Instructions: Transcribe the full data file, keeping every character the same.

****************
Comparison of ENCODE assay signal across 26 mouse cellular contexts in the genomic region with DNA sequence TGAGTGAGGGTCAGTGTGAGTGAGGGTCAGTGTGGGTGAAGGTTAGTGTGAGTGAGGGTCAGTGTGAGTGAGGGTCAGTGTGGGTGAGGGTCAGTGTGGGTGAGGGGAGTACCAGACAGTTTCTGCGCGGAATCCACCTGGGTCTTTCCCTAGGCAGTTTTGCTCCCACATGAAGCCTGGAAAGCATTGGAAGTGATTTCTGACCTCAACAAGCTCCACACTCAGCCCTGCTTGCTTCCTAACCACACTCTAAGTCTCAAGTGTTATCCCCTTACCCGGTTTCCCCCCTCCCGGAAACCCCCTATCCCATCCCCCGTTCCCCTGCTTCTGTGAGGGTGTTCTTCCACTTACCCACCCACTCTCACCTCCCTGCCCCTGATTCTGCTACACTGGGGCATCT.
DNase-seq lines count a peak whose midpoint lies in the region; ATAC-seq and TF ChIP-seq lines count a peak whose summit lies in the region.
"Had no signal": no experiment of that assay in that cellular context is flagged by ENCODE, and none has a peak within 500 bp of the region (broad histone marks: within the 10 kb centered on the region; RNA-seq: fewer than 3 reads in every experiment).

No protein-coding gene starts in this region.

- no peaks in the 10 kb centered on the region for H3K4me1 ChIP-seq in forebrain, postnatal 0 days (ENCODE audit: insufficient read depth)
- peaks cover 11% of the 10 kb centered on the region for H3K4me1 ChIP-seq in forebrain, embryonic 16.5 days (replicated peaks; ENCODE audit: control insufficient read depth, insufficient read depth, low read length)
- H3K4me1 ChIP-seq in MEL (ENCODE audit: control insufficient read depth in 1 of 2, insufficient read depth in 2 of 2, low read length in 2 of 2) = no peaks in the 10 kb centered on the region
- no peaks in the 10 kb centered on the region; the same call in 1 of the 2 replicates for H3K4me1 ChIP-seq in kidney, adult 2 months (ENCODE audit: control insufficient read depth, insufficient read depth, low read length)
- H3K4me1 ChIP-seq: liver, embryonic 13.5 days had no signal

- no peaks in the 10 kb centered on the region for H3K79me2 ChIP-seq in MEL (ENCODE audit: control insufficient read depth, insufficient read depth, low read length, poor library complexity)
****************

Comparison of ENCODE assay signal across 26 mouse cellular contexts in the genomic region with DNA sequence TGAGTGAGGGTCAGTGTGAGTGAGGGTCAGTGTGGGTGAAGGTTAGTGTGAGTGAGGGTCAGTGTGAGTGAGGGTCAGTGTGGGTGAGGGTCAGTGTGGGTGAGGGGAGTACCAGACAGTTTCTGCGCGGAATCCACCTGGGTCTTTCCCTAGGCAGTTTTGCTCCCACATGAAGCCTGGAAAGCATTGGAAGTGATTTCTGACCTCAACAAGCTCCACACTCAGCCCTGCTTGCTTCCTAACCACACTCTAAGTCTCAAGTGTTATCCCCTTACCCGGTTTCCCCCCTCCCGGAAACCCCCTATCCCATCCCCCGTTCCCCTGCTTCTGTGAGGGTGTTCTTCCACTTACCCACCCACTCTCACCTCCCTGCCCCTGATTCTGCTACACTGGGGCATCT.
DNase-seq lines count a peak whose midpoint lies in the region; ATAC-seq and TF ChIP-seq lines count a peak whose summit lies in the region.
"Had no signal": no experiment of that assay in that cellular context is flagged by ENCODE, and none has a peak within 500 bp of the region (broad histone marks: within the 10 kb centered on the region; RNA-seq: fewer than 3 reads in every experiment).

No protein-coding gene starts in this region.

- no peaks in the 10 kb centered on the region for H3K4me1 ChIP-seq in forebrain, postnatal 0 days (ENCODE audit: insufficient read depth)
- peaks cover 11% of the 10 kb centered on the region for H3K4me1 ChIP-seq in forebrain, embryonic 16.5 days (replicated peaks; ENCODE audit: control insufficient read depth, insufficient read depth, low read length)
- H3K4me1 ChIP-seq in MEL (ENCODE audit: control insufficient read depth in 1 of 2, insufficient read depth in 2 of 2, low read length in 2 of 2) = no peaks in the 10 kb centered on the region
- no peaks in the 10 kb centered on the region; the same call in 1 of the 2 replicates for H3K4me1 ChIP-seq in kidney, adult 2 months (ENCODE audit: control insufficient read depth, insufficient read depth, low read length)
- H3K4me1 ChIP-seq: liver, embryonic 13.5 days had no signal

- no peaks in the 10 kb centered on the region for H3K79me2 ChIP-seq in MEL (ENCODE audit: control insufficient read depth, insufficient read depth, low read length, poor library complexity)